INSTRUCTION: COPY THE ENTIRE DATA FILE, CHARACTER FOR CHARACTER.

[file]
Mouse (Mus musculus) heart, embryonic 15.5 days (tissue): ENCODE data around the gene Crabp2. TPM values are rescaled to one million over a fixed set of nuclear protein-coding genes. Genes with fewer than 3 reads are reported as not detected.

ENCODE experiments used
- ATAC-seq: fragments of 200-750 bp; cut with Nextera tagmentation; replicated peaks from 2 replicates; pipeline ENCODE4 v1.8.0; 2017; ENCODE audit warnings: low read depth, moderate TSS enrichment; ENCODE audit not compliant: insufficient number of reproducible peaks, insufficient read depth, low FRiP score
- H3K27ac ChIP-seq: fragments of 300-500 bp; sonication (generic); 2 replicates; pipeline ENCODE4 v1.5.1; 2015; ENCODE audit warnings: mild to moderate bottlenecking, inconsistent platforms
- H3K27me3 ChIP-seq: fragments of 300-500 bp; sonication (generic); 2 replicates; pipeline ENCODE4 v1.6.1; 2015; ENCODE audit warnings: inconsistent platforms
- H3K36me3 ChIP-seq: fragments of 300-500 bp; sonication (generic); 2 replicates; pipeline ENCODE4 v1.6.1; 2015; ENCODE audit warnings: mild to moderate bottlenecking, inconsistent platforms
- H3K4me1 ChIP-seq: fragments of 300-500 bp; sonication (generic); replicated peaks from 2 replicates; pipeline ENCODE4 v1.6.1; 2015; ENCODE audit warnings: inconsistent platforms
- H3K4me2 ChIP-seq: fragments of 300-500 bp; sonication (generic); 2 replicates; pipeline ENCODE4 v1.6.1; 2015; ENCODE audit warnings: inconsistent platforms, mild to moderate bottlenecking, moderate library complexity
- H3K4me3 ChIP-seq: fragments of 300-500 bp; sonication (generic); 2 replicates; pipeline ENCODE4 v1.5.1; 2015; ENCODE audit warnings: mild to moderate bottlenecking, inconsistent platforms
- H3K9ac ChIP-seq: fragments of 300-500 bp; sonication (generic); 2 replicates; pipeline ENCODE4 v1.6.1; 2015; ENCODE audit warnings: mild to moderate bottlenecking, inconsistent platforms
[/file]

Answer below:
Mouse (Mus musculus) heart, embryonic 15.5 days (tissue): ENCODE data around the gene Crabp2. TPM values are rescaled to one million over a fixed set of nuclear protein-coding genes. Genes with fewer than 3 reads are reported as not detected.

ENCODE experiments used
- ATAC-seq: fragments of 200-750 bp; cut with Nextera tagmentation; replicated peaks from 2 replicates; pipeline ENCODE4 v1.8.0; 2017; ENCODE audit warnings: low read depth, moderate TSS enrichment; ENCODE audit not compliant: insufficient number of reproducible peaks, insufficient read depth, low FRiP score
- H3K27ac ChIP-seq: fragments of 300-500 bp; sonication (generic); 2 replicates; pipeline ENCODE4 v1.5.1; 2015; ENCODE audit warnings: mild to moderate bottlenecking, inconsistent platforms
- H3K27me3 ChIP-seq: fragments of 300-500 bp; sonication (generic); 2 replicates; pipeline ENCODE4 v1.6.1; 2015; ENCODE audit warnings: inconsistent platforms
- H3K36me3 ChIP-seq: fragments of 300-500 bp; sonication (generic); 2 replicates; pipeline ENCODE4 v1.6.1; 2015; ENCODE audit warnings: mild to moderate bottlenecking, inconsistent platforms
- H3K4me1 ChIP-seq: fragments of 300-500 bp; sonication (generic); replicated peaks from 2 replicates; pipeline ENCODE4 v1.6.1; 2015; ENCODE audit warnings: inconsistent platforms
- H3K4me2 ChIP-seq: fragments of 300-500 bp; sonication (generic); 2 replicates; pipeline ENCODE4 v1.6.1; 2015; ENCODE audit warnings: inconsistent platforms, mild to moderate bottlenecking, moderate library complexity
- H3K4me3 ChIP-seq: fragments of 300-500 bp; sonication (generic); 2 replicates; pipeline ENCODE4 v1.5.1; 2015; ENCODE audit warnings: mild to moderate bottlenecking, inconsistent platforms
- H3K9ac ChIP-seq: fragments of 300-500 bp; sonication (generic); 2 replicates; pipeline ENCODE4 v1.6.1; 2015; ENCODE audit warnings: mild to moderate bottlenecking, inconsistent platforms